Friday, March 11, 2016

Do You Believe in Ghosts? Guest Blog-Tiger Lily by Wende Dikec

It was a dark and stormy afternoon (really – I’m not making that up), and we’d just settled down for our morning session in the English as a Second Language class I was teaching at a local university. I looked outside, at the rain pelting the window, and decided the atmosphere was just right to discuss one of my favorite subjects.

“Do you believe in ghosts?” I asked.

One of my students, a young woman from Thailand who’d once been one of the Royal Thai Dancers, raised her hand. “I do.”

In case you’re wondering what the Royal Thai Dancers look like, here’s a picture. My student didn’t wear this outfit to our class, though. Just FYI. She had on jeans and a pink t-shirt.

Some of the other students snickered, but the student from Thailand (I’ll call her Thai-nee Dancer), sat up straighter in her seat. “I do believe in ghosts…because once, in my village back in Thailand, one attacked my sister.”

Lightning struck outside, making everyone in the room gasp. The lights flickered. It had suddenly become the perfect setting for a scary ghost story.

Thai-nee Dancer held us enraptured as she told her tale. “The ghost was a phi ka, a hungry ghost. It tried to eat my sister’s soul.”

Her eyes were huge. “My mother had always told us to keep all the windows and doors closed at night, especially during a storm. My sister didn’t listen. She opened her window and the ghost got in.”

As the wind howled outside, the rest of the class stopped snickering. They were completely enthralled by Thai-nee Dancer’s story.

“What happened?” asked an older lady from Slovakia.

Thai-nee Dancer shook her head sadly. “It nearly killed her. We had to call a Shaman to do an exorcism. To make the ghost go away. It worked, but my sister was never the same. It…changed her.”

Suddenly the floodgates opened, and every student had a story to share. A Mexican student told us about El Día de los Muertos, The Day of the Dead. A man from Morocco shared stories of djinn and the spirits of the desert. All the students had stories from their home countries, and all had a similar thread.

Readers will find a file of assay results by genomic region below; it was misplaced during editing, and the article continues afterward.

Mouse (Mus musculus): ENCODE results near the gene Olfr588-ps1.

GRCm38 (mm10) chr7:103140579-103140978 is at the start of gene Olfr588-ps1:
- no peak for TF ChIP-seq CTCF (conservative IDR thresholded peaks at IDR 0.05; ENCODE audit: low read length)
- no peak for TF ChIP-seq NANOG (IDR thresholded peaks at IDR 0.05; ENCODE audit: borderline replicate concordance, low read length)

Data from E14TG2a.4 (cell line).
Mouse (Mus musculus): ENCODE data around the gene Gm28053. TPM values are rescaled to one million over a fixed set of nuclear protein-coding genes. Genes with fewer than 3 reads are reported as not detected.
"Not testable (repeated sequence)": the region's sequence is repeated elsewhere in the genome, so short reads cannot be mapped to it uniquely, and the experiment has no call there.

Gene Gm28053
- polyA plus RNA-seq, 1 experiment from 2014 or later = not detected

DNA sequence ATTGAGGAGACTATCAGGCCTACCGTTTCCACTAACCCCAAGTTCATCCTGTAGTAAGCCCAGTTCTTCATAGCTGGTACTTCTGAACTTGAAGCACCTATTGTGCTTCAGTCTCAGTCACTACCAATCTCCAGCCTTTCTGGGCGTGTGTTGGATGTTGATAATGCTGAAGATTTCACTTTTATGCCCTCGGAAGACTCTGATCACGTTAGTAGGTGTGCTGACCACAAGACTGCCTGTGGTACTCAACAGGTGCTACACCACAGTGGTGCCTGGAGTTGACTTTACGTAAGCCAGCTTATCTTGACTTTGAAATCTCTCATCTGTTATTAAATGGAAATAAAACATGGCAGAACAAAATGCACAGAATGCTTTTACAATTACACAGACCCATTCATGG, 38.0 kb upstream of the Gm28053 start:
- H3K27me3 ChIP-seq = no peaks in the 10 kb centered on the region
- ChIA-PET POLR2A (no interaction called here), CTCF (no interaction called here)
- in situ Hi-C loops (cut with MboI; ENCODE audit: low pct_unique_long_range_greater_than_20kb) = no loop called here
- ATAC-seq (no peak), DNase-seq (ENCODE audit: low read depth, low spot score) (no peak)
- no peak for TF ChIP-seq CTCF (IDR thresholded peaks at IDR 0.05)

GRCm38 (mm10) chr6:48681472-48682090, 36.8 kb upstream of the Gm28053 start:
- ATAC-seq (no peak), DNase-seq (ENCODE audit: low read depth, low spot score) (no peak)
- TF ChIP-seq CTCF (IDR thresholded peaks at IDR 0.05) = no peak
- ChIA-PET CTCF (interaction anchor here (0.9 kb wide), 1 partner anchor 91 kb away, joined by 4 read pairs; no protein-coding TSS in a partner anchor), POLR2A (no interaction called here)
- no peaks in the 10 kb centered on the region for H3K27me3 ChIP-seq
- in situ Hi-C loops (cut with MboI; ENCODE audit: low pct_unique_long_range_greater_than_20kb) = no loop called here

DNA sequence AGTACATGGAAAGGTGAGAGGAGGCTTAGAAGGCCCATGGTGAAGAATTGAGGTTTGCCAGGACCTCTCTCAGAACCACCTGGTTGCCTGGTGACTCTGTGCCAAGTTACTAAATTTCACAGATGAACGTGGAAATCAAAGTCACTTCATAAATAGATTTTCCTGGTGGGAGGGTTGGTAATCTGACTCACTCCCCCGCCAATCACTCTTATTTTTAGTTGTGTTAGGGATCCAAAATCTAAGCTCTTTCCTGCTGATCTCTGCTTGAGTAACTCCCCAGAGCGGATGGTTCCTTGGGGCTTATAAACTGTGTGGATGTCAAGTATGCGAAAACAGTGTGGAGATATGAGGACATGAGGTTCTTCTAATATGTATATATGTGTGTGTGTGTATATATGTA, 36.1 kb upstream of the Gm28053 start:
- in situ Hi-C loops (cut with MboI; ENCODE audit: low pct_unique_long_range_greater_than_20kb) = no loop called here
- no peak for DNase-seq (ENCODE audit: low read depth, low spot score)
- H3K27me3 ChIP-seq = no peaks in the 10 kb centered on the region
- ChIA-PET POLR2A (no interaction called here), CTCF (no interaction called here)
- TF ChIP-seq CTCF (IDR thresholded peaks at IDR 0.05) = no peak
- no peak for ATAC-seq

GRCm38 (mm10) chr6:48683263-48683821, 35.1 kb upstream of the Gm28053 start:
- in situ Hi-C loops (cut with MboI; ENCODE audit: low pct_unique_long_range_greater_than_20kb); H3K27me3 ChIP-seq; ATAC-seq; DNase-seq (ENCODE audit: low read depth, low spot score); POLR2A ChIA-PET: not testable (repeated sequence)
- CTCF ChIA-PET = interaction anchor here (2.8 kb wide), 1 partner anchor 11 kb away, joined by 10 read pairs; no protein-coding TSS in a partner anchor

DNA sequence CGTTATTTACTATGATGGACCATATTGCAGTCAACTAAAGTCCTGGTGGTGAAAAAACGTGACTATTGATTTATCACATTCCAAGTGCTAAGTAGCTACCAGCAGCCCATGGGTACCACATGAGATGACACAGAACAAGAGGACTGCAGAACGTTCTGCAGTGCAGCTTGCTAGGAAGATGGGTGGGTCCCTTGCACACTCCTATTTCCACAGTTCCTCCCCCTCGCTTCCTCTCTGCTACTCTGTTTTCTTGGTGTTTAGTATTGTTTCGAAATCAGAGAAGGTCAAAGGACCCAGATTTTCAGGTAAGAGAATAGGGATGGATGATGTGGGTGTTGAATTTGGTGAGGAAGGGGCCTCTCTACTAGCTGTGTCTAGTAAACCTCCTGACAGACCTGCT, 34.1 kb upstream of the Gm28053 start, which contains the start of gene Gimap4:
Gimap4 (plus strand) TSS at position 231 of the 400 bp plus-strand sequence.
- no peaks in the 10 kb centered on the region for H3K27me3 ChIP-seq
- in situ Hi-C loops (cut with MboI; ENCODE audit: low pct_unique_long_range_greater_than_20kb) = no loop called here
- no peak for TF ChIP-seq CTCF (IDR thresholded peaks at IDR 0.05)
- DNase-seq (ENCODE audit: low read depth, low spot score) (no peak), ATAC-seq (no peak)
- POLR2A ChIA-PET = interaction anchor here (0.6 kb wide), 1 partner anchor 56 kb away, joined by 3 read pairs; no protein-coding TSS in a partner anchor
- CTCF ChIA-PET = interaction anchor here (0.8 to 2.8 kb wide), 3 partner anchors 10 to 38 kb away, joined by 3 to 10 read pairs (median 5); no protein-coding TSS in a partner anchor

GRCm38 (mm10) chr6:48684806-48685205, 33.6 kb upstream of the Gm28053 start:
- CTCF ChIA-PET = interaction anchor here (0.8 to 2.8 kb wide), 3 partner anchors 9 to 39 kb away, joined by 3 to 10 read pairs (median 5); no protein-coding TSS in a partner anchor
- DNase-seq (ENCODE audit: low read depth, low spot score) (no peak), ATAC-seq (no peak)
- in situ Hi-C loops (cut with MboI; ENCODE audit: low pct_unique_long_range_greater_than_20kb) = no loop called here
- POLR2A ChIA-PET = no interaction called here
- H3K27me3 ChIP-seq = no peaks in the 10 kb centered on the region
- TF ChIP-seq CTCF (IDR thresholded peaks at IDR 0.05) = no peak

To sum it up neatly: ghosts and other supernatural beings are scary. It doesn’t matter where you’re from. It doesn’t matter what language you speak. The idea of spirits walking the earth creeps people out.

And lots of people believe in ghosts. Even if they scoff at the idea on an intellectual level, on a very basic and visceral levels, ghosts give people the willies.

In my book Tiger Lily, the first ghosts my main character Lily Madison sees are black fuzzy orbs. She doesn’t even realize that the shapes are ghosts at first. She calls them “blobs.”

As I wrote Tiger Lily, I thought about Thai-nee Dancer and her story about her sister, and I started researching Asian ghost stories. The Chinese story of èguǐ, the Hungry Ghost, reminded me of Thai-nee’s ghosts, and it fit my storyline perfect. It was exactly the right ghost to use in my book. And the festival I talk about in my book is a real thing as well. It takes place in many different Asian countries. Here is a photo from the Hungry Ghost Festival in Phuket.

Is it true? Is there really such a thing as a Hungry Ghost? My student from Thailand certainly believed in it. She swore she saw it with her own eyes.

You be the judge. But may I suggest something? The next time it’s a dark and stormy night, and the wind howls outside, you might just want to close all your doors and windows. Just to be on the safe side.

Tiger Lily
Wende Dikec

Genre: YA Paranormal Romance

Publisher: Inkspell Publishing

Date of Publication: January 13, 2016

ISBN: 978-1-939590-59-6 (ebook)
ISBN: 1939590779 (paperback)
ASIN: B018A6N548

Number of pages: 156
Word Count: 56,000
Cover Artist: Najla Qamber

Book Description:

Lily Madison thought dying because of a bad manicure was the worst thing that could happen. She was wrong.

Waking up in the hospital and realizing she's being stalked by an entire herd of naughty little ghosts turns her entire world upside down. She begins to doubt her own sanity until she realizes she isn't alone. A Goth girl, named Zoe, can see the ghosts, too.

Most of the ghosts look like fuzzy blobs, but one is not blobby at all. He's a very hot, very annoying dead guy named Nick. Although they dislike each other on sight, Nick soon realizes Lily is his only hope. With the help of Zoe and Mr. Wan, the manicurist who almost killed her, she has only days to get Nick and the other ghosts back where they belong or the whole world will be in terrible danger.

But sending the ghosts back means saying goodbye to Nick forever, and Lily isn't sure she'll ever be able to let him go.

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"First Wende Dikec grabs you with her fresh writing, then she keeps you in the throes of her story with an incredible voice and a gifted talent for spinning tales that will amaze and delight. I am stunned. Tiger Lily will consume you, and before you know it you are fighting for air yet begging for more. You've been warned!"